When controlling the rate of weight transfer the dampers are timing devices, delivering or removing load at the right time in the corner to maximize the grip of the tires. As dynamic springs, the dampers momentarily work like springs, exerting force based on velocity instead of displacement.
With these properties the dampers are very influential to the handling characteristics of the vehicle during transitions. These transitions include braking, turning into the corner, transition from turning to acceleration, and acceleration.
One way I like describe dampers are momentary or transient springs. In steady-state conditions, such as a car going around a skid-pad, dampers have basically no effect. However under transient conditions as corner entry and corner exit, the dampers react similar to a spring, but only momentarily. So a stiffer bump damper in the rear will make the car initially have less grip at the moment you turn-in for a corner, but once the car is in mid-corner, this effect lessens or even goes to zero. Also, unlike a spring, which is linear and produces the same force in bump and rebound, the damper can produce different forces under bump and rebound. So while stiffer bump causes an increased resistance to upwards movement of the wheel, a stiffer rebound reduces the speed at which the wheels can move back down (although you probably want to think in terms of increasing or decreasing forces at the contact patch instead of upward or downward movement of the wheel).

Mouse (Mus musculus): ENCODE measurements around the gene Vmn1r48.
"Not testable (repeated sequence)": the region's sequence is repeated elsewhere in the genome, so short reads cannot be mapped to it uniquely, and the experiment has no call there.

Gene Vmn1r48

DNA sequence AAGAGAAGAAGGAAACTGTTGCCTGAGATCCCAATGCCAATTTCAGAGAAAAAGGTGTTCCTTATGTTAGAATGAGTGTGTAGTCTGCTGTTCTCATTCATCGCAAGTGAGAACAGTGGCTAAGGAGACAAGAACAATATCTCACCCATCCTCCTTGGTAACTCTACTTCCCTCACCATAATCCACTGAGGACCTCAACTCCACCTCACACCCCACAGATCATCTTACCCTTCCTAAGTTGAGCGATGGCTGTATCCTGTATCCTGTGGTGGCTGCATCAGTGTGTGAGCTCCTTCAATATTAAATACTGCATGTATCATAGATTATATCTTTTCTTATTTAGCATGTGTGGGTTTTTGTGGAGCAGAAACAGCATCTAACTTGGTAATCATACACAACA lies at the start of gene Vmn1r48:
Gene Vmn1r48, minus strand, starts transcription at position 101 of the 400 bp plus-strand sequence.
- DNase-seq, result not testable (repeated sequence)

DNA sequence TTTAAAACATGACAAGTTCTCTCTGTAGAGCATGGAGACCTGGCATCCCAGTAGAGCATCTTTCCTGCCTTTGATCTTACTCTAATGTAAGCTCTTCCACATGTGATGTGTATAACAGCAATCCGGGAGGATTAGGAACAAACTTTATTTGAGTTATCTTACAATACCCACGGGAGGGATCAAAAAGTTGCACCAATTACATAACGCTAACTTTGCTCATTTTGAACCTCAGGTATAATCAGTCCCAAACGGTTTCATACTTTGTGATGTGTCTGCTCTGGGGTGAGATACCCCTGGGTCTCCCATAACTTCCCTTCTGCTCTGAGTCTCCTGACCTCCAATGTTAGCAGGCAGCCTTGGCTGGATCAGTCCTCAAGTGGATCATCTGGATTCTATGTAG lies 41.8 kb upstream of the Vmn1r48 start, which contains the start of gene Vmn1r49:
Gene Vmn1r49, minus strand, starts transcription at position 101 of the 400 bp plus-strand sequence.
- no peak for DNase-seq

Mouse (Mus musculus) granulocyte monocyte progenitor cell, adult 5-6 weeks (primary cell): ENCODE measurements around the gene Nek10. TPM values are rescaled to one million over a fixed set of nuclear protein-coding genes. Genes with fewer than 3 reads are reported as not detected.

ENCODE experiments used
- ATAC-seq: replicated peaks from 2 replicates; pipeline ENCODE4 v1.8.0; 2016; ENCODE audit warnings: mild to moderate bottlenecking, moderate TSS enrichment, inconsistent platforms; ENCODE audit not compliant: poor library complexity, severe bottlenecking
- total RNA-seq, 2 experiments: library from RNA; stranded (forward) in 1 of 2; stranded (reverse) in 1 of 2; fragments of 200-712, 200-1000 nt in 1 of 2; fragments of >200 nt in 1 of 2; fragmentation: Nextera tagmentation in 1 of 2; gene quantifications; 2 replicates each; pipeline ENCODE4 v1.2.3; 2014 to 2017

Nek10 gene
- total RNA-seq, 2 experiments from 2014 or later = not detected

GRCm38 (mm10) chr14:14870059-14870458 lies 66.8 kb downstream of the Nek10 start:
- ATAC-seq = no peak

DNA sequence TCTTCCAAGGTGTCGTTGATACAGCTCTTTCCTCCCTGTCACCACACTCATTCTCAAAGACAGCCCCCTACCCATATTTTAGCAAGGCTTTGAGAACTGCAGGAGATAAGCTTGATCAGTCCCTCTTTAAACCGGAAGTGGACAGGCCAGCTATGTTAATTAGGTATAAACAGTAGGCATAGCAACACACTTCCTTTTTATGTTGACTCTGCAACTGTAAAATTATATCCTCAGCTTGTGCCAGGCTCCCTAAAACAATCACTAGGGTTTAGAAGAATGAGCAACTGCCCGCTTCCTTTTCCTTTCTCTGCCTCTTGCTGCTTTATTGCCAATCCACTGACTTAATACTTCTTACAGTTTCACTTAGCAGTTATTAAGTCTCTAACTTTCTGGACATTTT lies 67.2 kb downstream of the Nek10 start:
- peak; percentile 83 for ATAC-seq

Let's pretend we have a flat 90 degree right corner, and the car drives the line below.
What happens to each damper when the car travels from:
1. Approach to turn-in
2. Turn-in to apex
3. Apex to corner exit